At that time, individuals were unlikely to benefit from HIV testing: treatments were rudimentary, offering prophylaxis against some opportunistic infections, but holding out little hope of a longer, healthier life. More striking were the social risks.3 Family and friends often ostracized persons living with HIV/AIDS; employers, landlords, and insurers discriminated against them; and partners, or even members of the community, sometimes threatened them with violence. Policy makers criminalized HIV transmission and spoke about tattooing or quarantining persons with HIV infection, leading to fears of reprisal. Exclusion from school and other ordinary aspects of life symbolized the struggle for equality, as AIDS joined race, sex, and disability as part of the civil rights movement of the 1980s and 1990s. It was fully understandable given the negligible therapeutic benefits and the pronounced stigma, that the law would be structured to safeguard personal autonomy and privacy and to proscribe discrimination.
The civil rights paradigm that informed AIDS policy may no longer be justified given the transformative scientific and social developments over the last decade. Rapid testing now enables HIV test results to be available in 20 minutes, compared with 1 to 2 weeks previously. Highly active antiretroviral therapy (HAART) can extend the healthy life of people living with HIV/AIDS from less than 1 year to decades. Treatment and counseling can significantly reduce the spread of HIV in the population. HAART reduces viral load and thereby probably lowers the risk of HIV transmission. Furthermore, knowledge of HIV infection appears to reduce risk behavior, particularly if accompanied by prevention counseling. Researchers estimate that untested HIV-infected individuals are more than twice as likely to engage in high-risk sexual behavior4; people who are unaware of their infections are estimated to account for 50% to 70% of new sexually transmitted HIV infections. Further, health economists have suggested that HIV screening is cost-effective.5 This may be true even in low prevalence health care settings due to the substantial survival advantage resulting from earlier diagnosis. Screening for HIV thus stands out as paramount in treatment, prevention, and cost savings.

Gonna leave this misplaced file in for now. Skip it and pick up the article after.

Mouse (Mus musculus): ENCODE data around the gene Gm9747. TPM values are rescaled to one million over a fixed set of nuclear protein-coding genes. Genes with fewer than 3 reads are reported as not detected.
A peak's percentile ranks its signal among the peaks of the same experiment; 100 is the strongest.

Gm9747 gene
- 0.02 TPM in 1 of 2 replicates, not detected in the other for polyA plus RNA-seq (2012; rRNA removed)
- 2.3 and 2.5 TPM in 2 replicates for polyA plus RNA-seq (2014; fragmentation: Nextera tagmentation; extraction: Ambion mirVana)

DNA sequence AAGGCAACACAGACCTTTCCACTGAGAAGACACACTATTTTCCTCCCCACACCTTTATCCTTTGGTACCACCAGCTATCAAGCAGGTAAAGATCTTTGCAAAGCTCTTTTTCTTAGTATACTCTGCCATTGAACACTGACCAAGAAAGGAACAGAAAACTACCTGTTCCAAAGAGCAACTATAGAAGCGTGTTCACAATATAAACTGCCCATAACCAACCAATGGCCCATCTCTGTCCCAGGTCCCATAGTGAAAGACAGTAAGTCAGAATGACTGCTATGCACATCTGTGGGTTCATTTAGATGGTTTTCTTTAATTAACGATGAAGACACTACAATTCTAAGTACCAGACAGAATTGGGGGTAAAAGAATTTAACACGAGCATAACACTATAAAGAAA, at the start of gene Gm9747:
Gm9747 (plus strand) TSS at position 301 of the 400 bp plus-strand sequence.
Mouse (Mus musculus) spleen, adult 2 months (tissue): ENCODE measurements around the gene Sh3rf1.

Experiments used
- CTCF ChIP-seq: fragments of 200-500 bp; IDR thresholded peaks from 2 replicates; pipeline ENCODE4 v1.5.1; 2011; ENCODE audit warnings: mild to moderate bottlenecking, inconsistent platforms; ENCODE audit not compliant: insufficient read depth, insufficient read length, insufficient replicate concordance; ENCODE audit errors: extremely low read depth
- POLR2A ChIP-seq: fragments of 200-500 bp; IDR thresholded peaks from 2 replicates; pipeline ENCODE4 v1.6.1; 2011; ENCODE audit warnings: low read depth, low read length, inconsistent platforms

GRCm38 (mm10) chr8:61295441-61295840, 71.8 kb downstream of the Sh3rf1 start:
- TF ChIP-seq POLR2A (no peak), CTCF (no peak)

Stigma and discrimination remain a problem in contemporary culture, but not to the same degree as in previous times. Although socially disfavored groups such as racial and sexual minorities continue to bear a disproportionate burden of HIV infection, privacy and antidiscrimination laws are widespread at the federal and state level. In the new milieu of personal therapeutic benefit, societal benefit, and fewer social risks, a public health strategy for the HIV epidemic appears warranted.
Epidemiology of HIV/AIDS: Further Justifications for the Public Health Model